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:walk:

So lately I've found that after I balance a reed its still not blowing quite as expressive as I'd like. I'll test one side and its good- then the other side and its pretty good too, but then I'll blow it normally and its less colorful....

What would be your next adjustment step?

Thanks in advance!

set up:
meyer hard rubber alto mouthpiece an Selmer 2 screw lig.
Rigotti Gold 2.5s
 

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TENOR, soprano, alto, baritone
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Buy reeds that work for you and forget about making them.
 

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Distinguished SOTW Member, Forum Contributor 2013
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Buy reeds that work for you and forget about making them.
I actually agree with this.

You can't polish a ****. So to speak. You should also not buy reeds that are so hard and need to be adjusted so much that you take off large amounts of material from the reed in order to be able to make a sound.

If you have balanced a few reeds and play them and think that it could still be better then you should look at a different cut of reed or just get used to playing the ones you've got.
 

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Distinguished SOTW Member/Bass Sax Boss
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New reeds are sometimes not flat on the back. Reedgeek is very easy to use to fix This. As for balancing and improving, google Ridenour ATG system. It's easy and it works.
 

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So lately I've found that after I balance a reed its still not blowing quite as expressive as I'd like.
Not all reeds are going to play as well as you'd like, even after working on them. I find the best ones usually play great without any adjustment. Then some reeds do well after a bit of adjustment. If after a little bit of adjustment and a few short playing sessions, the reed is still sub-par, no amount of further adjustment seems to work. For me the Rigottis work well; I get about 8 out of 10 to play well, with very little, if any, sanding/scraping. And maybe 5 out of 10 are truly great. ymmv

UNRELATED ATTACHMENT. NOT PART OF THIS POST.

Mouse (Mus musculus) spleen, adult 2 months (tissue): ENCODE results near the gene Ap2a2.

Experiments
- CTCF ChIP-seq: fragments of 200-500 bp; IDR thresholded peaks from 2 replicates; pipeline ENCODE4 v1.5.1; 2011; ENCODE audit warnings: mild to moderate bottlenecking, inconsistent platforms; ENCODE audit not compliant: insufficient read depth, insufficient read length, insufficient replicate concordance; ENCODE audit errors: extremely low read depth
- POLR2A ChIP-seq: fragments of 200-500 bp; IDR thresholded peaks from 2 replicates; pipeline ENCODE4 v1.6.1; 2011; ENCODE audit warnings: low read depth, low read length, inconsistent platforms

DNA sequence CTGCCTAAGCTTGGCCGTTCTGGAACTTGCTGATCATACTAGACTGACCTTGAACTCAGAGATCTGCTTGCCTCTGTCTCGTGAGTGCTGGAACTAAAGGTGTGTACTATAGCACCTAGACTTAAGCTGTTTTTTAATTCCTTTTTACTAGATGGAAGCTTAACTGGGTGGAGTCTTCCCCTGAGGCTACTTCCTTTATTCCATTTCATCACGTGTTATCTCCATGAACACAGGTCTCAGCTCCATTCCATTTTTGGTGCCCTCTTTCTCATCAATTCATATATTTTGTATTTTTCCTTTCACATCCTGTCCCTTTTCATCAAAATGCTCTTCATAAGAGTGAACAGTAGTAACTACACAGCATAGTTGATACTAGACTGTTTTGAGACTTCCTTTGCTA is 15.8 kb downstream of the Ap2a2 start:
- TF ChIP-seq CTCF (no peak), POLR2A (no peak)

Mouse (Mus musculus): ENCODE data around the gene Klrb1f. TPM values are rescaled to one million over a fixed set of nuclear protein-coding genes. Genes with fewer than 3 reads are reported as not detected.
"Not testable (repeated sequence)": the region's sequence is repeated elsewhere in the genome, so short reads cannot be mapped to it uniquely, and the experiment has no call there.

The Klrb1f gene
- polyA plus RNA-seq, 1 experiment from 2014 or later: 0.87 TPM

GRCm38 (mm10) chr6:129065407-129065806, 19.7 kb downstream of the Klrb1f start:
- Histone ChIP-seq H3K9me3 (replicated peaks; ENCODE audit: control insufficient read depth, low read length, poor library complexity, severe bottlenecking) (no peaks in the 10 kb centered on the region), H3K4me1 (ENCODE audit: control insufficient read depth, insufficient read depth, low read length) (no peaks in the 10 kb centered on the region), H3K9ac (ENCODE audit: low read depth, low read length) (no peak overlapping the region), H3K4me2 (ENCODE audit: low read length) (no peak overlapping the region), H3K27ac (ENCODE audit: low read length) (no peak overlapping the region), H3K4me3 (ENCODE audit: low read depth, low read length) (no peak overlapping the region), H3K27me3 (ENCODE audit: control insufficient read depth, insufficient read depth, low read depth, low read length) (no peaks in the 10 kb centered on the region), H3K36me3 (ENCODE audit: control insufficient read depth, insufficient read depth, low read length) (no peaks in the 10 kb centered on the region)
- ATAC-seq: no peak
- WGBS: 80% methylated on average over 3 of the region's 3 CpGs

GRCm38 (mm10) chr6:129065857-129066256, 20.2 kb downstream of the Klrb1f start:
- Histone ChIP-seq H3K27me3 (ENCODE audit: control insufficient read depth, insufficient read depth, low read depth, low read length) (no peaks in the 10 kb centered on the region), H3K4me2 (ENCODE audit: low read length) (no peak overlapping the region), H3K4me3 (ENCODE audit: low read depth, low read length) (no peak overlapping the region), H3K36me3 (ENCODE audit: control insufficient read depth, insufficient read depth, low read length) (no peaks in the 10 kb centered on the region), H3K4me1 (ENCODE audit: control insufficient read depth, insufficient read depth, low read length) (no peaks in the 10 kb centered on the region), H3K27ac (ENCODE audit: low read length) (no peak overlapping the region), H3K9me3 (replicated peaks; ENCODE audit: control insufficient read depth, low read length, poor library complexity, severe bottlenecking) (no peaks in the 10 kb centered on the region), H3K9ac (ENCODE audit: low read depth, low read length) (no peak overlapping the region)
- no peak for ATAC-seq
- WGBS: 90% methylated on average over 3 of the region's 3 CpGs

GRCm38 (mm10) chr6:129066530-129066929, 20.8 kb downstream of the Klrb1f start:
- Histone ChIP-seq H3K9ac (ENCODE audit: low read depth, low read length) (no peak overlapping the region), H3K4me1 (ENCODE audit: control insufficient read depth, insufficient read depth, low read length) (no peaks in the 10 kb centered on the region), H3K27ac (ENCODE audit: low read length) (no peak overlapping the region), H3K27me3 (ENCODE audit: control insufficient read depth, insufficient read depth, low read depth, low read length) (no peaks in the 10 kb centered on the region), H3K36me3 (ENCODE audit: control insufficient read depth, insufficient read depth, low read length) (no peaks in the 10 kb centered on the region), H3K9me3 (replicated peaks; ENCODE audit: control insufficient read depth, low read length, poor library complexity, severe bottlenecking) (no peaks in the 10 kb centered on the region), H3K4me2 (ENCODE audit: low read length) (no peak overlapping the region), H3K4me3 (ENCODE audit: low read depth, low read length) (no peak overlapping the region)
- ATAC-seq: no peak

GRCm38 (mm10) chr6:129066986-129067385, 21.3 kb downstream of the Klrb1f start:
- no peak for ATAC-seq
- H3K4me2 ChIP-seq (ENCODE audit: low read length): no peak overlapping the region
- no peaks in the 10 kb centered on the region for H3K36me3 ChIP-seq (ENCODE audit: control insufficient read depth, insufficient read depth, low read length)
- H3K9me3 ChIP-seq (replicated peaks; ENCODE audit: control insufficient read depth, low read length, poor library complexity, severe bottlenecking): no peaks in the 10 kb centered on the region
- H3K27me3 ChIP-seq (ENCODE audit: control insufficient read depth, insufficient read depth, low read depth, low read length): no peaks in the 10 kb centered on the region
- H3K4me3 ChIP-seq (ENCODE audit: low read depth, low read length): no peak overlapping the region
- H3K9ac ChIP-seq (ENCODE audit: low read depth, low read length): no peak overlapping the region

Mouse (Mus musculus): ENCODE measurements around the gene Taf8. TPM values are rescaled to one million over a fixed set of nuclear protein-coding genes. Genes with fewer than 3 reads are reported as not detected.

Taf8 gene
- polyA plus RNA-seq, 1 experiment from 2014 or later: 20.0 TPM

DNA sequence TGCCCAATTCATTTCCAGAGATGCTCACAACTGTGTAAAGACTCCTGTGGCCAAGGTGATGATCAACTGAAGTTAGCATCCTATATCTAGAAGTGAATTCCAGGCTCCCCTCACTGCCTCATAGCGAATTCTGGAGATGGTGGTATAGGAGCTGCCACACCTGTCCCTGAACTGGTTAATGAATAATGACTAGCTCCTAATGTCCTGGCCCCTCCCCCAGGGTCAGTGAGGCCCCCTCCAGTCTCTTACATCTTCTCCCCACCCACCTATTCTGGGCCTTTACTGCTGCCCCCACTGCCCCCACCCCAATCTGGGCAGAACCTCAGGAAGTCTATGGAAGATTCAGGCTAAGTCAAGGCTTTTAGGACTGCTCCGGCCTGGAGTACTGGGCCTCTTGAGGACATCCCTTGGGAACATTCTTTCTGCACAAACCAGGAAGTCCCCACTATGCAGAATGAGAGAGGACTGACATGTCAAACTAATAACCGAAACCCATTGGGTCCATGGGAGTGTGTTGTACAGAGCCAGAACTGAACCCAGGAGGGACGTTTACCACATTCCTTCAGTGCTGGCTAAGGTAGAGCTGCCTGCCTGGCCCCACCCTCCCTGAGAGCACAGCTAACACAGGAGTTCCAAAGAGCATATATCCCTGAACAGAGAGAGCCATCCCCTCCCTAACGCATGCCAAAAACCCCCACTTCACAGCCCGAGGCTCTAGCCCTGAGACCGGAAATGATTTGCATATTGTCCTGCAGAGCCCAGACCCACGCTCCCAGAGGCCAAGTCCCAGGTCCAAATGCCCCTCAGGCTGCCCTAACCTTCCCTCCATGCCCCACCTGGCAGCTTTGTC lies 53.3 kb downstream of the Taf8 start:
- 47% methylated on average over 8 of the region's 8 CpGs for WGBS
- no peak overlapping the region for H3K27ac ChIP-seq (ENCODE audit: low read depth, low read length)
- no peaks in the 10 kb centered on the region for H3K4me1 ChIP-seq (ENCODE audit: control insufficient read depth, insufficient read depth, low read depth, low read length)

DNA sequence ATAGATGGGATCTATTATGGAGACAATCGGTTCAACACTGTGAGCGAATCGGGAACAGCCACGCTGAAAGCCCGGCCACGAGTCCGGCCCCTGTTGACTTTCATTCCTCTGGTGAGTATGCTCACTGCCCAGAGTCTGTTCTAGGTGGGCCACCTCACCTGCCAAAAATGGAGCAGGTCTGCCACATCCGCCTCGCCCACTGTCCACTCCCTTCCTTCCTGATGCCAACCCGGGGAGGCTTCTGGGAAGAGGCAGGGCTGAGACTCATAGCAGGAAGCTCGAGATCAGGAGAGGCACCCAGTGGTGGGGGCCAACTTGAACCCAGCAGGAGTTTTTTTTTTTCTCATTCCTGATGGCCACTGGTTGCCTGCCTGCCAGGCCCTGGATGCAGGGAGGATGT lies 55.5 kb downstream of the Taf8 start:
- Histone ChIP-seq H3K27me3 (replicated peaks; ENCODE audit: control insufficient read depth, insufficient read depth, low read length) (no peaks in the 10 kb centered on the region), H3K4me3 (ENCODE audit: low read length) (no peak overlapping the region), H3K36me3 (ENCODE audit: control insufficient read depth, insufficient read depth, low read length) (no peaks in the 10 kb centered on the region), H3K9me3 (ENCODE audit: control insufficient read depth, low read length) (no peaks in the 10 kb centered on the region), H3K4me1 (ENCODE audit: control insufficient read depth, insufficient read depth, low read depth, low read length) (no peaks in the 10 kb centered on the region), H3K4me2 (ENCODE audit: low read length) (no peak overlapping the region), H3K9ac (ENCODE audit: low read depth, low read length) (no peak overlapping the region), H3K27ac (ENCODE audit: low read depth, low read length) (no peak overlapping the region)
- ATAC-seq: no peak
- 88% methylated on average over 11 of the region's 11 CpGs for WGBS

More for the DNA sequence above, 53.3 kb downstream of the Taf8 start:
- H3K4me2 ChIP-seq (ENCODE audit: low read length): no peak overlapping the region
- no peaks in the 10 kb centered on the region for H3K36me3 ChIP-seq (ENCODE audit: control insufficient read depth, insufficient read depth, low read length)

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I second the recommendation for the ATG system. But if you don't want to spend $80 on it, then just make sure you are sanding the entire length of the vamp when you balance one side. I sand at the very side on the back of the vamp, moving toward the center until i'm covering about half the reed at the tip. This avoids sanding the heart and spine of the reed.

When you do the side to side test, use only the mouthpiece on the neck, so you can more easily twist the mouthpiece. And make sure you are playing the same way, with the same strength on each side - you are testing the reed, not testing how well you can make this reed sound. You should be testing only for resistance and resonance, don't worry too much about the tonal changes from side to side.

This assumes your mouthpiece is in reasonably good shape - table flat, rails even side to side. With a Meyer that's not always a safe assumption, that's why I mention it.
 

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The side to side test does not seem to work for me (only the mouthpiece on the neck).
All my reeds seem unbalanced when I do the test. If I play it rotated clockwise, it sounds good.
If I rotate it counter clockwise it plays dull and more resistant.
Even if I sand the less responsive side (in this case the right side) it doesn't change much.
But when I play it normally, it sounds fine. Go figure.

If I understand correctly, all this balancing is done in reference to the mouthpiece and not to your lips.
I have a tendency to play the mouthpiece rotated slightly clockwise. This is because of my crooked teeth and my bottom lip is a little thicker on the right side.

So in trying to “balance“ two Fibracell reeds, I turned them into something unplayable in the “normal” position. Waste of time and money.
I guess that this balancing is great for people with straight teeth and lips playing the mouthpiece horizontally.
 
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